Kerguelen Island, South Indian Ocean •

Last update: September 18th, 2019 at 6:00 pm

On February 20, 2016, the Moderate Resolution Imaging Spectroradiometer (MODIS) aboard NASA’s Aqua satellite flew over a remote location in the southern Indian Ocean and captured this rare true-color image of a portion of the Kerguelen Islands peeking out between the clouds. The Kerguelen Islands sit approximately equidistant from Africa, Australia and Antarctica and are part of the French Southern and Antarctic Territories. Grande Terre is the largest island, and the one captured in this image. About 300 additional islands, islets and reefs make up the volcanic archipelago.

The weather on Grande Terre is notably bad. Located in the howling winds of the “furious fifties”, the island not only suffers incessant harsh wind, but a near-constant cloud cover brings rain or snow almost every day. The topography is nearly as harsh as the climate. Steep fjords line the coastal perimeter of the island, and the volcanic landscape’s ridges and valleys are sparsely covered by vegetation. Glaciers crawl across the rocky land, slowly grinding the underlying stone into a fine powder. The largest glacier is the Cook Ice Cap. Located in the western section of the island, this bright white, nearly circular feature is easily seen from space.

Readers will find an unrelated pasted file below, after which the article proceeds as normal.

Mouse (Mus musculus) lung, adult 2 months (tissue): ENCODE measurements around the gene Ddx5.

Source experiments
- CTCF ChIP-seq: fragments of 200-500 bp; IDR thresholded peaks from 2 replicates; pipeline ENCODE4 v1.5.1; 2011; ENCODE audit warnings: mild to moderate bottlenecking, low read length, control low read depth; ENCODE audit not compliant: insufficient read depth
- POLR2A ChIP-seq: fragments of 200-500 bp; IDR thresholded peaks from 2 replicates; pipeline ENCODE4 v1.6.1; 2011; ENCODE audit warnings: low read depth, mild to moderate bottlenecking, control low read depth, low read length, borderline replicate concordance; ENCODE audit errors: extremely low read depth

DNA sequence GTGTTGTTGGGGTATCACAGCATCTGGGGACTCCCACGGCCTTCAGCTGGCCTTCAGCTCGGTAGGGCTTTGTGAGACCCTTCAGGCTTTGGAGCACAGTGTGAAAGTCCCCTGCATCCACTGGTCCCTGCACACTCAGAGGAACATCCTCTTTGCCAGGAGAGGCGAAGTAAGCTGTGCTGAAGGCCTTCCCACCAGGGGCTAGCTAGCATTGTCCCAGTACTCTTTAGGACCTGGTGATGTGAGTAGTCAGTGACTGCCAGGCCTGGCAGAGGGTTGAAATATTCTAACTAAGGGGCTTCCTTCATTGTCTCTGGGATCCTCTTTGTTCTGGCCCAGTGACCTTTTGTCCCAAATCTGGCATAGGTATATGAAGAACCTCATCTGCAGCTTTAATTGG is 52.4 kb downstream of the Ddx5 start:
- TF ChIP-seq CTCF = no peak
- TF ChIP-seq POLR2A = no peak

Despite the harsh conditions this island, as well as the other, smaller, islands in the Kerguelen chain, provide a haven for several species of wildlife, including dozens of species of birds. Penguins, elephant seals and fur seals also call the Kerguelen Islands home.

According to glaciologist Mauri Pelto, there is evidence that the glaciers on Grande Terre may be retreating. Writing in the American Geophysical Union’s Blogosphere on February 5, 2016, Dr. Pelto reports that a study comparing aerial images from 1963 and 2001 indicated that the 400 square kilometer ice cap had lost 21 percent of its area in the 38 year period. Another study also noted the appearance of a lake, Ampere Lake, at the main glacial termini of the Cook Ice Cap. The lake did not exist in 1963, but was present by 2006. A more recent image captured by Landsat in January of 2016 indicates the snowline appears similar to that reported in 2001.


Fresh News coming
your way, Weekly

The biggest news about our planet
delivered to you each day